Gomes not the same player Jays traded away

R.A. Dickey won his fourth game at Rogers Centre and Juan Francisco and Adam Lind each drove in two runs as the Jays beat the Indians.

TORONTO – Maybe it’s not so much that the Toronto Blue Jays never knew what they had in Yan Gomes as much as they didn’t have an opportunity to properly evaluate what he might eventually be.

The cornerstone catcher for the Cleveland Indians – back at Rogers Centre for the first time since he was traded Nov. 3, 2012 with Mike Aviles for Esmil Rogers – was always in the background as he came up through the minors, well behind J.P. Arencibia, Travis d’Arnaud and A.J. Jimenez on the depth chart.

The Blue Jays had seen the future behind the plate, and Gomes wasn’t a part of it.

"Ultimately you wonder if we didn’t have other prospects that were so talented, if Yan had played more, would the development path have changed, would we have had a better feel for him?" Blue Jays GM Alex Anthopoulos said Tuesday before a 5-4 win over Gomes and the Indians. "We were finding places for him to play, but he was never the everyday catcher because there was always someone else who was there.

"We always liked Yan, clearly he’s become a better player sooner than we would have expected. That’s not a slight against him, that’s a full credit to him."

Of that there’s little doubt, and Gomes isn’t the same player who left the Blue Jays typecast as a potential utility-man with a flawed swing because of a big leg kick and high hand placement.

The Indians saw beyond that and envisioned, at minimum, a backup catcher in the 26-year-old, and the more they got to know him, and the more he worked with Sandy Alomar and Kevin Cash on his defence, the more they began to believe that he could grow into a starter.

An injury to backup Lou Marson last year opened the door for Gomes, and once he arrived in the big-leagues, he quickly took over, allowing Carlos Santana to be used at first and third base instead. Gomes finished the 2013 season with a .294/.345/.481 slash line in 88 games, and at the end of spring training the Indians gave him a $23-million, six-year deal.

Meanwhile the Blue Jays, who viewed Rogers as an inexpensive set-up type reliever when they made the deal, released Arencibia, who’s struggling badly with the Texas Rangers, while d’Arnaud is enduring growing pains with the New York Mets and Jimenez remains at double-A New Hampshire.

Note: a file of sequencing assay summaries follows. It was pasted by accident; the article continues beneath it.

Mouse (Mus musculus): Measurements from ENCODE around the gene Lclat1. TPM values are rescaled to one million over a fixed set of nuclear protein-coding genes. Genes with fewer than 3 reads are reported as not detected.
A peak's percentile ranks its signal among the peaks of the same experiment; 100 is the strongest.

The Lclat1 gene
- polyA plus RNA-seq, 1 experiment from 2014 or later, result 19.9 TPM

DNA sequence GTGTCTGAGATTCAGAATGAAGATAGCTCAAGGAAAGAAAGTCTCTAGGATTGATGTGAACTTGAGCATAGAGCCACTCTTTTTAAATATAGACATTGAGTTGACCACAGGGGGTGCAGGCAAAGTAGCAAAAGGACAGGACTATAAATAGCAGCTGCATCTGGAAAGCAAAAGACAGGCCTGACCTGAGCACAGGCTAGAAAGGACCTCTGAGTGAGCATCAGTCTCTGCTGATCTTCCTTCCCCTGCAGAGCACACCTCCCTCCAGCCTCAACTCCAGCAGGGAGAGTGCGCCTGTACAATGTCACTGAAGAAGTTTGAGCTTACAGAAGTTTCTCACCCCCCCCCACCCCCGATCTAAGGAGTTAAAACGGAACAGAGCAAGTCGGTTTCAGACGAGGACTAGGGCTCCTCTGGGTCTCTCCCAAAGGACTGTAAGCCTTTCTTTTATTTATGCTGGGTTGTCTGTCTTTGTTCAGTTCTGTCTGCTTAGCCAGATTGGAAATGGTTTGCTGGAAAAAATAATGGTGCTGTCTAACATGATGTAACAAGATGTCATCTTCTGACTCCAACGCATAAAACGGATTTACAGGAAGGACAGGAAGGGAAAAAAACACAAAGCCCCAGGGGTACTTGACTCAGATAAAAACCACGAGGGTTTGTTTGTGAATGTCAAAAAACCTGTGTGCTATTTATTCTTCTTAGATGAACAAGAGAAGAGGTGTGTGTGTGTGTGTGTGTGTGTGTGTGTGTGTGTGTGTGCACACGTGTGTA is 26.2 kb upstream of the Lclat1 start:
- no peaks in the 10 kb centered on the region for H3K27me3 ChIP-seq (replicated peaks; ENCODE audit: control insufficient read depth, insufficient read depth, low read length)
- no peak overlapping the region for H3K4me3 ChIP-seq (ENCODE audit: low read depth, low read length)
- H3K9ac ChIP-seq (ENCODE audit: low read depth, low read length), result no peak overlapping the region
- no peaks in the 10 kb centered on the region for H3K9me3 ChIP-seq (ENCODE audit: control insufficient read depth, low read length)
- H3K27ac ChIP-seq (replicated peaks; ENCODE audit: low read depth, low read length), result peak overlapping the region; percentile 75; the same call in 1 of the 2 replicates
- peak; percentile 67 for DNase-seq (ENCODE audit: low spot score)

The guy they never paid much mind to is probably the most desirable of the four catchers right now, although d’Arnaud’s potential remains intriguing.

"The (Indians) were unbelievable to me," said Gomes, 1-for-3 with a walk and run in the loss. "They called me during the off-season (after the trade) and they said they only wanted me to catch. That meant something, one position, I felt like they had a goal for me set for the future, and I had a place in the future in some way.

"That helped me and gave me some pretty good confidence."

While the long-term vision for him provided Gomes with some confidence, it’s the changes to his swing that made the biggest difference.

During his time with the Blue Jays, he held his hands near his head and had a big leg kick, two trigger mechanisms that wreaked havoc with his timing. Toward the end of a 43-game stint in Toronto in 2012, he and former hitting coach Chad Mottola began work on cutting down the leg kick, and after the trade, Gomes and Indians hitting coach Ty Van Burkleo worked on lowering his hands.

"I tried to simplify everything I was doing," Gomes explained. "This is a tough game man, that’s why it’s so amazing what a guy like Jose Bautista with the big leg kick is doing. He’s got it perfected. I felt like I had it, and then with not playing, it makes it tough. So I tried to make it as simple as possible.

"Especially with catching now, it makes it tough on my legs."

Gomes never caught more than 58 games in a single season with the Blue Jays, but handled 710 innings in his 88 contests last year for the Indians, throwing out 41 percent of would-be base-stealers. This year, he’s already logged 270 frames while throwing out 30 percent of runners, although his nine errors led all American League position players.

"I knew I could catch but I was never 100 percent with catching," Gomes said. "I was playing third base, playing first, even some left field. When I got here I got to work with Kevin Cash and Sandy Alomar, they helped me tremendously.

"With catching, you’ve got to be able to relax and get into good position. We worked a lot on that. When I was here going from different positions, I wasn’t exactly getting a consistent position at all times. So that helped me."

In return he helped the Indians into the wild-card game last year, and has kept the production up this season with five home runs and 14 RBIs. His single in the eighth off Brett Cecil nearly tied the game, but Melky Cabrera threw out Santana at home to end the frame.

Gomes still shakes his head at a whirlwind 18 months in which he went from the roster fringes to a core piece with a contract.

"My wife and I couldn’t believe what was going on, just to see how far we’d come. We just wanted to get it done," he said of the extension, laughing. "I’m so thankful for what’s been going on."

He has good reason to be, while the Blue Jays are left to lament a player that slipped through the cracks.

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